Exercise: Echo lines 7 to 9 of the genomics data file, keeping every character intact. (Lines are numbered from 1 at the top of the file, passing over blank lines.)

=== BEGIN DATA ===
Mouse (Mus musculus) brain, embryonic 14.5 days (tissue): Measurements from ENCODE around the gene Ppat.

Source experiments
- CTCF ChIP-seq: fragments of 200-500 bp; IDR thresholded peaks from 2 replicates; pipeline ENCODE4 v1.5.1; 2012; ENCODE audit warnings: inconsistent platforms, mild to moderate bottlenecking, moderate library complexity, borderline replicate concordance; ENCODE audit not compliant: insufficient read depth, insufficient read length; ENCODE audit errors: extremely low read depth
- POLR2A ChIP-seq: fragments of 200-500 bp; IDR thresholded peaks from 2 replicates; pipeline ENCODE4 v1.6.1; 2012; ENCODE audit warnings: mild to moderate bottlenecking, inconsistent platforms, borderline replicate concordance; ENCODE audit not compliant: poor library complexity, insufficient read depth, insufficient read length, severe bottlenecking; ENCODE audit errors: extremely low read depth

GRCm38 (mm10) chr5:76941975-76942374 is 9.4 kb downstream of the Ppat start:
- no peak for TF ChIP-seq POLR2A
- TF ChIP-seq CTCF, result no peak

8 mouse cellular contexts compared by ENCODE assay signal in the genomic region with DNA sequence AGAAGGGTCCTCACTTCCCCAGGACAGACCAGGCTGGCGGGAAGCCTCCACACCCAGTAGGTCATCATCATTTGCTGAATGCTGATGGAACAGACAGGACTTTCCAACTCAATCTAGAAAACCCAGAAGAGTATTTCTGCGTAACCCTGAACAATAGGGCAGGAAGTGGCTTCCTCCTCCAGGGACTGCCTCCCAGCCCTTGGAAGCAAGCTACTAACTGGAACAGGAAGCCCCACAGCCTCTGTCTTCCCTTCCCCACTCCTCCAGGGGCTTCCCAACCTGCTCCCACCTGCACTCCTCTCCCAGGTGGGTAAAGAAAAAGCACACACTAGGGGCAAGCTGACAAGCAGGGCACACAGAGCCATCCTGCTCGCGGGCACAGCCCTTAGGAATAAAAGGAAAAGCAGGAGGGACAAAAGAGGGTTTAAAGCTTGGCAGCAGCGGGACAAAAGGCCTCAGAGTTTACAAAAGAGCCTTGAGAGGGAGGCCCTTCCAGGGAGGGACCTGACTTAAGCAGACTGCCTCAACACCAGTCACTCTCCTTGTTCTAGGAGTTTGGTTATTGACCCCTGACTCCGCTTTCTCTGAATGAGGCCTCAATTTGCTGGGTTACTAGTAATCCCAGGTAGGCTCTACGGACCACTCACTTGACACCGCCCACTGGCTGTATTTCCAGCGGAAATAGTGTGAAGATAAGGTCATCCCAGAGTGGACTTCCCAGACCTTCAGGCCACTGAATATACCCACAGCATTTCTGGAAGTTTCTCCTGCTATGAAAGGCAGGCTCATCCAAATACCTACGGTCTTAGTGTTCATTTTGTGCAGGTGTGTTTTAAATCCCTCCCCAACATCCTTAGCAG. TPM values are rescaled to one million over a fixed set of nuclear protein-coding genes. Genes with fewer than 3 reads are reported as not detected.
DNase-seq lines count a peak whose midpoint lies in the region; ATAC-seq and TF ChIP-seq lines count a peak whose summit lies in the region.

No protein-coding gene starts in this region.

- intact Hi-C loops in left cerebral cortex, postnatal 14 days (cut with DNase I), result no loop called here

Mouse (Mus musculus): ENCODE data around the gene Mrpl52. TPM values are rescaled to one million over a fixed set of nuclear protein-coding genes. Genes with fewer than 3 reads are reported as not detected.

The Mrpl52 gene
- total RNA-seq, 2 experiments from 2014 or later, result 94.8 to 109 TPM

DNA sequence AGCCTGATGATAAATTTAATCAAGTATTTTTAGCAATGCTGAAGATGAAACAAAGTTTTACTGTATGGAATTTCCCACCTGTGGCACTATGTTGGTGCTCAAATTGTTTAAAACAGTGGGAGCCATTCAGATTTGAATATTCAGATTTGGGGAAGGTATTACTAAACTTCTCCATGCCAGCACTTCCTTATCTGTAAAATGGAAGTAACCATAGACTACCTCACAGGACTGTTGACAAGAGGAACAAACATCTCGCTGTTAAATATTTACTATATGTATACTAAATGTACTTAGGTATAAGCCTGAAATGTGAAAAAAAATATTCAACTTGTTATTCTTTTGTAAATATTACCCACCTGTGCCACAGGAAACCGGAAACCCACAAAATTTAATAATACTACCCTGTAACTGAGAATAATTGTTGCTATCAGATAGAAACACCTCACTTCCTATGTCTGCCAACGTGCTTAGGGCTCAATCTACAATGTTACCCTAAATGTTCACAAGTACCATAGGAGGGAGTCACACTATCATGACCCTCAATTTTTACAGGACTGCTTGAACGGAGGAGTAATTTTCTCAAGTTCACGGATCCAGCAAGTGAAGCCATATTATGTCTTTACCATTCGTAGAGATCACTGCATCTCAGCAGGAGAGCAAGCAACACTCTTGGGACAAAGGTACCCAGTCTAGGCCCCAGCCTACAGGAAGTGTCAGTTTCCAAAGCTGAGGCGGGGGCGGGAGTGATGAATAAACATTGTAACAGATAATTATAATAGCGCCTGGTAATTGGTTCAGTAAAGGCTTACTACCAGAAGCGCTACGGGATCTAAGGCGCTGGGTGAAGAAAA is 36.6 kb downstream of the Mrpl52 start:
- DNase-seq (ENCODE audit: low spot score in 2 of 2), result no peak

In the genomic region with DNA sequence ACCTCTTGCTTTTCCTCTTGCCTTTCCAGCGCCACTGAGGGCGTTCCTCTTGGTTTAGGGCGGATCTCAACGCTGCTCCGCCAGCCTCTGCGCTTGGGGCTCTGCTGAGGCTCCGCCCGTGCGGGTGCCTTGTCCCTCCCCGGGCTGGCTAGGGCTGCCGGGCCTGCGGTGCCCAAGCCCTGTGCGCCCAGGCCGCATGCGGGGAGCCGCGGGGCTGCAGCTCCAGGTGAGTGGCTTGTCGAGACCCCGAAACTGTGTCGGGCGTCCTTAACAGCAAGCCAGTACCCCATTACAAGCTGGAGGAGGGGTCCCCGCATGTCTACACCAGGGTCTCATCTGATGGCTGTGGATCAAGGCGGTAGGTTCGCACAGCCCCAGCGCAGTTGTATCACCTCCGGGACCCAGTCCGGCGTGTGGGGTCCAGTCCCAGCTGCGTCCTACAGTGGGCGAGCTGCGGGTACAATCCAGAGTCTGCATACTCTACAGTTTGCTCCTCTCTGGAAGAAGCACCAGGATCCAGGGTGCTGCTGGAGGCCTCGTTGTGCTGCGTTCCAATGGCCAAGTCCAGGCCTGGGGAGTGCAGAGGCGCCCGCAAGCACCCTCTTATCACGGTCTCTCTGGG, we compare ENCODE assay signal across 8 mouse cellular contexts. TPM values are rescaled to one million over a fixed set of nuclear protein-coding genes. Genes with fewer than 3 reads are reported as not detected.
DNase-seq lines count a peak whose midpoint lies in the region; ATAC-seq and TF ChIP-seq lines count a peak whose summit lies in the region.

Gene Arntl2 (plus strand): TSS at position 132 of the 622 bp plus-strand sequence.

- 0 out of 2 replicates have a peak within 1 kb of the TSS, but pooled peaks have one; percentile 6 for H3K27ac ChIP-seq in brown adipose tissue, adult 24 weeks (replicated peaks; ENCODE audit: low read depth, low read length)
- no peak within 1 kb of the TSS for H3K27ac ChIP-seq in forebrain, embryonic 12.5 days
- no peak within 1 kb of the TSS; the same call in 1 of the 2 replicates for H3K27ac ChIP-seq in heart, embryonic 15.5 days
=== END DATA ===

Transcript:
- TF ChIP-seq CTCF, result no peak

8 mouse cellular contexts compared by ENCODE assay signal in the genomic region with DNA sequence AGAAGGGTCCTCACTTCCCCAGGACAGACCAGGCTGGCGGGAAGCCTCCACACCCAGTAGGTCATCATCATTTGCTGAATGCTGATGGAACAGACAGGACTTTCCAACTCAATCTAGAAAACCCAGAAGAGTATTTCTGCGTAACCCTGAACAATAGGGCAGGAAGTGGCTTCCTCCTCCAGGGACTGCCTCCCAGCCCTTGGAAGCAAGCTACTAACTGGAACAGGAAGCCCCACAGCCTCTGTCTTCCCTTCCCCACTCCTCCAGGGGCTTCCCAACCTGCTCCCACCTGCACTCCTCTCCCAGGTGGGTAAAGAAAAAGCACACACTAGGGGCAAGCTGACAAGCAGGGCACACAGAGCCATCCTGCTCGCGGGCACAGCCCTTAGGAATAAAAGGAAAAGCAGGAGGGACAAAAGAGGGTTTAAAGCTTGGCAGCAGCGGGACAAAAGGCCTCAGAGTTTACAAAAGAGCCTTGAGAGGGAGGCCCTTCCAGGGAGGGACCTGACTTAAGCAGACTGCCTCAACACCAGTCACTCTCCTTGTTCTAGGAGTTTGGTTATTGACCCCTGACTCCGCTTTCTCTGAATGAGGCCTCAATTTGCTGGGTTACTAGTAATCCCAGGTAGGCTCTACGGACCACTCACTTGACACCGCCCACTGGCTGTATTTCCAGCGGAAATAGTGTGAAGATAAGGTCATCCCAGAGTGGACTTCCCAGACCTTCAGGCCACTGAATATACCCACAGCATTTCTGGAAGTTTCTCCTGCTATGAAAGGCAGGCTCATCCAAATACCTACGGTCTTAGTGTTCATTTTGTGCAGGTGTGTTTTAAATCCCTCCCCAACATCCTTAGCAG. TPM values are rescaled to one million over a fixed set of nuclear protein-coding genes. Genes with fewer than 3 reads are reported as not detected.
DNase-seq lines count a peak whose midpoint lies in the region; ATAC-seq and TF ChIP-seq lines count a peak whose summit lies in the region.